Would you spend $150,000 for an 874-square-foot home that’s nearly off-grid, made of sustainable materials and can be built in a matter of hours?

A team of Cal State Long Beach students is hoping the answer is yes. They created a demonstration model as part of a competition taking place at the Orange County fairgrounds through this weekend, but their broader goal is to market and sell the design.

“When people say ‘sustainable,’ the first thing that comes to mind is ‘more expensive,’” said John Beltran, a spring graduate of CSULB’s construction management program.

“This is a realistic home that could go on the market.”

Beltran oversaw the multi-disciplined group of students who worked for the past two years on planning, designing, and ultimately constructing the home, which is on display at the Orange County Sustainability Decathlon through Sunday.

John Beltran, project manager, walks through the Cal State University Long Beach ADU house in Costa Mesa, Wednesday, Oct. 11, 2023. Photo by Thomas R. Cordova.

The CSULB team was one of 15 to take part in the first-of-its-kind event. Winners in 10 individual categories—including architecture and engineering, water and energy efficiency and market potential—as well as the overall competition are being announced Friday and Saturday.

“We see this as kind of the World’s Fair of sustainability,” said Michael Moodian, a lecturer at Chapman University who co-founded the sustainability decathlon with Chapman political science professor Fred Smoller.

When the U.S. Department of Energy scaled back its long-running “solar decathlon” competition under President Donald Trump, Moodian said, he and Smoller decided to ask California legislators to sponsor a contest that would take a holistic look at environmentally friendly home design and construction.

After receiving $5 million in state funding in 2021, they accepted applications from 15 teams (mostly from Southern California colleges) and gave each of them $100,000 in seed money. Nine teams ultimately created model homes with features including net-zero energy use, recycled materials such as steel and plastic, rainwater capture, native plant landscaping and edible gardens.

Students work on every step of the process, from the idea to the finished home, and even plan how to market and sell their concepts. “I think somebody from Long Beach State once described this as a student project on steroids,” Moodian said.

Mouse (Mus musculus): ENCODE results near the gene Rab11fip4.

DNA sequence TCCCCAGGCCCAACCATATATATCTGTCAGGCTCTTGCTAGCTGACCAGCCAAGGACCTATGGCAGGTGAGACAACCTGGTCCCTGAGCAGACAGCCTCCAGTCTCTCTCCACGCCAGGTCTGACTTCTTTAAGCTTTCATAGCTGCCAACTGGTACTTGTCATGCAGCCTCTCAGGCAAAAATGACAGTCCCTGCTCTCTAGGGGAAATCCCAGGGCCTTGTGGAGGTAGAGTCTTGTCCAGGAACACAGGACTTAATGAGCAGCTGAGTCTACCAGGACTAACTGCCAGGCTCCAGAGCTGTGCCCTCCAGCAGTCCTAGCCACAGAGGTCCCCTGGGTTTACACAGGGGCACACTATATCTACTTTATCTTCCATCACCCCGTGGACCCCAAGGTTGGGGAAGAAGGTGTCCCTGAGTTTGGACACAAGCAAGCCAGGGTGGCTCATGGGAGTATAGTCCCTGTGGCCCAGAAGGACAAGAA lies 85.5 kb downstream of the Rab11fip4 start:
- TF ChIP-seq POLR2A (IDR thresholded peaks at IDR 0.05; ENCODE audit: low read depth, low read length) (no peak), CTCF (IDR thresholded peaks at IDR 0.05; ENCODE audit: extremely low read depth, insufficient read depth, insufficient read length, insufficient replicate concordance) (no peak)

John Beltran, project manager, stands in front of the Cal State University Long Beach ADU house in Costa Mesa, Wednesday, Oct. 11, 2023. Photo by Thomas R. Cordova.

The CSULB home, marketed as an ADU, is built with prefabricated modular panels that can be moved by truck and assembled quickly. It powers itself with solar panels, recycles its own greywater, and has a “green wall” on the front that could be covered with ivy or other plants to help keep the building cool.

High ceilings give it an airy, open feel, and a wrap-around deck provides plenty of outdoor space. The home comes in several designs—one or two bedrooms in 874 square feet, and a smaller roughly 500-square-foot model—and other aspects also can be customized.

“I heard so many people walk in and say, ‘I would want to live here,’” Beltran said.

They’re working on starting a business to sell the homes to the public, he said. Perhaps even more importantly, everyone who worked on the decathlon entry picked up skills that will help them professionally—for Beltran, it was learning to manage a project while also seeing how different trades and specialties fit in.

“A lot of times when us students, we’re exposed to something in the classroom, it’s just a classroom setting. You don’t really get to see the nuts and bolts and how everything gets put together,” Beltran said.

“This project allowed the students and myself to really see the whole big picture all in one project.”

The Orange County Sustainability Decathlon continues at the OC Fair and Event Center through Sunday and includes presentations, exhibits and guided tours of the model home entries. More information is at ocsd23.com.